Thanks all
Ren

Notes+Questions on Perlin noise and its derivatives

24 February 2012 - 04:09 AM

Hi all

I'm currently doing a lot of work with GPU procedural noise in GLSL.
Here are a few questions + notes regarding this.

1) Noise Derivatives
One area I'm working on right now is calculating analytical derivatives for various noises.

Inigo Quilez posted some notes on how to calculate the derivatives of value noise. ( although he incorrectly calls it perlin noise )
=> http://www.iquilezles.org/www/articles/morenoise/morenoise.htm
( This noise derivative is extremely easy and fast to implement in GLSL. More so that what Inigo has posted in his CPU version. Let me know if you want it and I can post )

Inigos approach does not work for Perlin noise. Some people have incorrectly implemented it thinking that it does.
=> https://github.com/cinder/Cinder/blob/master/src/cinder/Perlin.cpp [ NOTE: INCORRECT! ]

I have only seen one correct implementation of perlin noise with derivatives. Although it is only in 2D.
=> http://www.decarpentier.nl/scape-procedural-extensions

Perlins Simplex noise allows for a easy derivative calculation, as kindly demonstrated by Stefan Gustavson here...
=> http://webstaff.itn.liu.se/~stegu/aqsis/flownoisedemo/

So my question / request is if anyone has implemented Classic Perlin Noise with Analytical derivatives in 3D? Or do they know of any implementations? Thanks!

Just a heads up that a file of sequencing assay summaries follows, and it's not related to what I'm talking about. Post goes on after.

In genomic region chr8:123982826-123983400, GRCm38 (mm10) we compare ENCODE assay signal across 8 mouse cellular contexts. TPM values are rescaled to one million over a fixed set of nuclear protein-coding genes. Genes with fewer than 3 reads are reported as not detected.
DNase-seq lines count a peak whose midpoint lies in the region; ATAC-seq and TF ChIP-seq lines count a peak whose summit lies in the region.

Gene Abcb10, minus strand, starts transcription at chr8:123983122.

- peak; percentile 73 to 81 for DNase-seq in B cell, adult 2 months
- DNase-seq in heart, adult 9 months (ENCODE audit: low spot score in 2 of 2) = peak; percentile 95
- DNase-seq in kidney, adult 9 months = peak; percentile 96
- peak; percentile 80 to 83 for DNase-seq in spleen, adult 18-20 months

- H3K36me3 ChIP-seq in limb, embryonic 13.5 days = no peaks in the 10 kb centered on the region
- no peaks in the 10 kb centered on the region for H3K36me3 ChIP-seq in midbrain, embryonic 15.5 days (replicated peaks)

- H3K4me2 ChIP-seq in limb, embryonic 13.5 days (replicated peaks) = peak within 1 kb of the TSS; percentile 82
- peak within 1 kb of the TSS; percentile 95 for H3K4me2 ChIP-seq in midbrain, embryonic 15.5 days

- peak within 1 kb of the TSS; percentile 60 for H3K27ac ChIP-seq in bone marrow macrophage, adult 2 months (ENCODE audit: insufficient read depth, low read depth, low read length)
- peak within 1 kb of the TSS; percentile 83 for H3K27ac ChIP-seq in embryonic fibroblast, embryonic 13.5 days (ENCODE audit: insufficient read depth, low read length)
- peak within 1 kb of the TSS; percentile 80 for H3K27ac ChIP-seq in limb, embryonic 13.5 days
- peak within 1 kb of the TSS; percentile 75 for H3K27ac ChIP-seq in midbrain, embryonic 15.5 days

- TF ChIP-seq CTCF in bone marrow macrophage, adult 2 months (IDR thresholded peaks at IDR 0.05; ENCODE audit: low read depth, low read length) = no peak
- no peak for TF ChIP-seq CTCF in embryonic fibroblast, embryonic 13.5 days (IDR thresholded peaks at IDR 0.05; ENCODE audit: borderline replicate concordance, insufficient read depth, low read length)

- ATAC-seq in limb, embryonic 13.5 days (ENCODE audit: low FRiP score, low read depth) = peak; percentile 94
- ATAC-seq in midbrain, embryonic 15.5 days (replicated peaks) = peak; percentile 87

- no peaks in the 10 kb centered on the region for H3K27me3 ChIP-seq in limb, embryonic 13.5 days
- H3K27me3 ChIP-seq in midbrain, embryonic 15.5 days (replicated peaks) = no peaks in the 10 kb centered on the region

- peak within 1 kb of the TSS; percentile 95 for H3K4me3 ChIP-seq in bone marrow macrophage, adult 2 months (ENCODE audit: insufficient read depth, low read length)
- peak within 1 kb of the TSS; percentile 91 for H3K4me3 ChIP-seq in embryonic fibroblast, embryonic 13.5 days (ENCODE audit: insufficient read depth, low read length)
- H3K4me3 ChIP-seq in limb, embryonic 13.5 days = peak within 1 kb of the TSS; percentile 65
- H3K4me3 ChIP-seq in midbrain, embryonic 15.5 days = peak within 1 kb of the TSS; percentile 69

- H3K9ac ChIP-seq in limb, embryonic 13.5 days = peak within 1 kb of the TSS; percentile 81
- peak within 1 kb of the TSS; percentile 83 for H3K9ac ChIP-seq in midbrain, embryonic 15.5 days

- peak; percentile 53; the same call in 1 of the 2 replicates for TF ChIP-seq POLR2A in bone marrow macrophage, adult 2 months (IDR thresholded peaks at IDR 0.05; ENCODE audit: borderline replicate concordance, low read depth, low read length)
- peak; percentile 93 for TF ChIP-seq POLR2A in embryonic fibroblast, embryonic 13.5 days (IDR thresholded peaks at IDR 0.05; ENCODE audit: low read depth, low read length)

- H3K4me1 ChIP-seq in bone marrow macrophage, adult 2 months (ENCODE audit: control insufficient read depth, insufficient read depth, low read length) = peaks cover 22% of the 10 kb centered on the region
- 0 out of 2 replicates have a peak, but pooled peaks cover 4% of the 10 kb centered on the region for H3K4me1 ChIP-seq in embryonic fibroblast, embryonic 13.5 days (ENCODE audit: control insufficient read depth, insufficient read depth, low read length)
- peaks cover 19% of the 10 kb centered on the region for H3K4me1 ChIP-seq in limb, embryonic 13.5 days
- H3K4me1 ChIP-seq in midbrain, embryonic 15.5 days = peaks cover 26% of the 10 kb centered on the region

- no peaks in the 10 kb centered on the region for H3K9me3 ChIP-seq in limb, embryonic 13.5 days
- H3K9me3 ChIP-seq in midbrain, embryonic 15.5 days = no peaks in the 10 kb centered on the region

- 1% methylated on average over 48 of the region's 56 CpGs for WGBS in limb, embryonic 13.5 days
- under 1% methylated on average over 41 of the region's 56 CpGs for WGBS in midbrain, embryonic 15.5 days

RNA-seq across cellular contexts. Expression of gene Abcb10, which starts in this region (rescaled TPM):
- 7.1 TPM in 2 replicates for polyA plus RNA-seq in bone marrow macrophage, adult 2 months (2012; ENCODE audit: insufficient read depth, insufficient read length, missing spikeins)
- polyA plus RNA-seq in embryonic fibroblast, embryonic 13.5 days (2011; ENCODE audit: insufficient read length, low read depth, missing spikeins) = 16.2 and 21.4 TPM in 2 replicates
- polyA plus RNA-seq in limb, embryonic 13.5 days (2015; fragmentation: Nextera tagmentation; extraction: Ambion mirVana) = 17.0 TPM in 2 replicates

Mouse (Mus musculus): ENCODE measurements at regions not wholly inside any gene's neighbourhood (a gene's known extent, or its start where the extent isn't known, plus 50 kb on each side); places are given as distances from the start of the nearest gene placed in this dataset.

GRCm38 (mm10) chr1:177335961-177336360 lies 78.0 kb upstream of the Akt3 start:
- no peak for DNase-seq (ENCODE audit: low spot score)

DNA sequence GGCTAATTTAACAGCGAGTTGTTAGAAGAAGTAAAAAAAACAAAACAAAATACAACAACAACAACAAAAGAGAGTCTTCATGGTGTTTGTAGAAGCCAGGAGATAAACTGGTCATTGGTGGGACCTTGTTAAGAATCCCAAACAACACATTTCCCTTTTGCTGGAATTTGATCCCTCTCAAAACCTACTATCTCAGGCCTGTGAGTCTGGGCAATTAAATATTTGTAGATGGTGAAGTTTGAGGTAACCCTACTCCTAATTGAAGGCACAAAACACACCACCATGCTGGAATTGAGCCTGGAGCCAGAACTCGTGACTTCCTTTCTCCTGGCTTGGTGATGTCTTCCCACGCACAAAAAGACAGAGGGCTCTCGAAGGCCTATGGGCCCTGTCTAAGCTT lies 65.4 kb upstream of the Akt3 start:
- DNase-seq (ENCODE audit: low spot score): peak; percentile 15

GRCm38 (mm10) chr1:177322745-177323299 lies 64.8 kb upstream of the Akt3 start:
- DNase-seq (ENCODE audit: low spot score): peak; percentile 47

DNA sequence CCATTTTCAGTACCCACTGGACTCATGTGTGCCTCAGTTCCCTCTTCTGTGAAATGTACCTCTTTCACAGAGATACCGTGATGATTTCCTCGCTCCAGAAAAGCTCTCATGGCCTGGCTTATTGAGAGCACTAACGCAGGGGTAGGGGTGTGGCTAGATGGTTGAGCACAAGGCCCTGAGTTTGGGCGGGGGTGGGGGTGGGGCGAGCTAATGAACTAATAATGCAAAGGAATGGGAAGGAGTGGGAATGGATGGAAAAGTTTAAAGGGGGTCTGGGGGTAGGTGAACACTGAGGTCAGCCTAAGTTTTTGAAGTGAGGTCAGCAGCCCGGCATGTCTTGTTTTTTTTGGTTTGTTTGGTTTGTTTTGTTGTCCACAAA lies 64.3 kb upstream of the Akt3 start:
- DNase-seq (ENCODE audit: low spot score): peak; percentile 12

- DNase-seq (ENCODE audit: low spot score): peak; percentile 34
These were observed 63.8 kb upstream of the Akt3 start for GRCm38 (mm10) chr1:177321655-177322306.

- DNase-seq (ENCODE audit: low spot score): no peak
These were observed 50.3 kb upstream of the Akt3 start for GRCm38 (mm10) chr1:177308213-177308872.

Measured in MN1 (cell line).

2) Normalizing Classic Perlin noise to -1.0->1.0
I've noticed a few threads on the internet of guys trying to figure out how to normalize perlin noise to a -1.0->1.0 range.
eg => http://www.gamedev.net/topic/285533-2d-perlin-noise-gradient-noise-range--/
This particular thread goes on for a _very_ long time. It boggles my brain how much time they put into this thred. Sorry if they finally got the answer, or that I maybe missed the point of the thread, but I didn't have time to read it all.

For me it was a very easy thing to solve so I'll post my answer here for anyone who is interested.

The way to do it is to imagine the maximum possible value which could be generated by the perlin noise algorithm.
In 2D this would be having all 4 ( normalized ) gradient vectors pointing to the very center of the square, and the sample being taken from the center of that square. This generates a value of sqrt( 0.5 ) = 0.70710678.....
So the normalization value to scale the noise to a -1.0->1.0 range is 1.0/sqrt(0.5)
In 3D it is 1.0/sqrt(0.75)

Easy! :)

Ok. Thanks all
Ren Hoek

Floating Point Precision in pixel shader

08 October 2011 - 06:04 PM

Hi guys

So I'm working on some stuff atm which requires random numbers within a pixel shader.
I'm aiming for DX9 hardware so integer hashing is not an option.
I've opted for a floating point hash from the x,y integer pixel coordinate of the form

hash = mod( x*x*y*y, SOMEPRIME ) / SOMEPRIME

I seem to be getting good results from it. ( I can clamp and offset the domain to avoid the reflection along the x=y diagonal line )

Thing is, the x*x*y*y operation pushes the floating point integer coordinate way past ( 2 << 23 ). So the floating point number starts to loose precision.
eg, x = 99.0 y = 99.0 99.0^4 > 2.0^23

So my questions.
Do modern graphics cards conform to the IEEE 32bit floating point standard?
Are there any that do not? ( I think I remember some ATI cards being 24 bit at some point... )
Can I expect this function to produce the same results across different cards? At least the ones which are IEEE 32bit FP compliant right?

thoughts?

Thanks all!
Ren